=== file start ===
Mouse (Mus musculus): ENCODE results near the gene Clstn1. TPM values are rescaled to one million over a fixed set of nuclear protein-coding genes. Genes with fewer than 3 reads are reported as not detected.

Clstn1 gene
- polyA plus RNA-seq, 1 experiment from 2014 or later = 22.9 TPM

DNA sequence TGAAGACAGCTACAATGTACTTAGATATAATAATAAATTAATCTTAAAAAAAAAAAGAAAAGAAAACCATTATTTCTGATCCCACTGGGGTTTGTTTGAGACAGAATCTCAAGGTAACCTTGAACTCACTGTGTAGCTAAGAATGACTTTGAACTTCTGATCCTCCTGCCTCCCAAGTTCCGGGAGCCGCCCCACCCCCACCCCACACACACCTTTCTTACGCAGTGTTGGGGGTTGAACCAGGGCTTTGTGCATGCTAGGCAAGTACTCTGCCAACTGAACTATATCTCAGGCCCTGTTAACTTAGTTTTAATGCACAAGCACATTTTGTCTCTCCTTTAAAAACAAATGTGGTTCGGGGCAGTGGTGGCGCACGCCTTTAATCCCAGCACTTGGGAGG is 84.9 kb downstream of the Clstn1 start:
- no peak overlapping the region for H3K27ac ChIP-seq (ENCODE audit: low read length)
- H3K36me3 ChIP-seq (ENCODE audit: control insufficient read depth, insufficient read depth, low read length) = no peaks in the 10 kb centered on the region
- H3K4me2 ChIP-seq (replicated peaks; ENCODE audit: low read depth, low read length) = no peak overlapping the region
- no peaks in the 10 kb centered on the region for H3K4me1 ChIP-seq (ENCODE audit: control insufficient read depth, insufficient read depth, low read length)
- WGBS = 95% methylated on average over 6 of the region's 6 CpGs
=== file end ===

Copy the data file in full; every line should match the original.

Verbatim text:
Mouse (Mus musculus): ENCODE results near the gene Clstn1. TPM values are rescaled to one million over a fixed set of nuclear protein-coding genes. Genes with fewer than 3 reads are reported as not detected.

Clstn1 gene
- polyA plus RNA-seq, 1 experiment from 2014 or later = 22.9 TPM

DNA sequence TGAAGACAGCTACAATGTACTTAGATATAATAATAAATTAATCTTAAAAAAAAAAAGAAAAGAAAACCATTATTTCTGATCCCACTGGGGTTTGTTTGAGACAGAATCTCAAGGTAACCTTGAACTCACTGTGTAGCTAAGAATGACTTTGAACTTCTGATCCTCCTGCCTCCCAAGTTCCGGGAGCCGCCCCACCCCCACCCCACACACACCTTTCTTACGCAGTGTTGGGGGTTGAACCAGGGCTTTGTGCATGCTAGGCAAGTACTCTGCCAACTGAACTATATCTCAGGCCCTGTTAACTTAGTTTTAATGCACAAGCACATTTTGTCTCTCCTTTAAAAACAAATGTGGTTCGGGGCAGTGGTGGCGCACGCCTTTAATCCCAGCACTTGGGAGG is 84.9 kb downstream of the Clstn1 start:
- no peak overlapping the region for H3K27ac ChIP-seq (ENCODE audit: low read length)
- H3K36me3 ChIP-seq (ENCODE audit: control insufficient read depth, insufficient read depth, low read length) = no peaks in the 10 kb centered on the region
- H3K4me2 ChIP-seq (replicated peaks; ENCODE audit: low read depth, low read length) = no peak overlapping the region
- no peaks in the 10 kb centered on the region for H3K4me1 ChIP-seq (ENCODE audit: control insufficient read depth, insufficient read depth, low read length)
- WGBS = 95% methylated on average over 6 of the region's 6 CpGs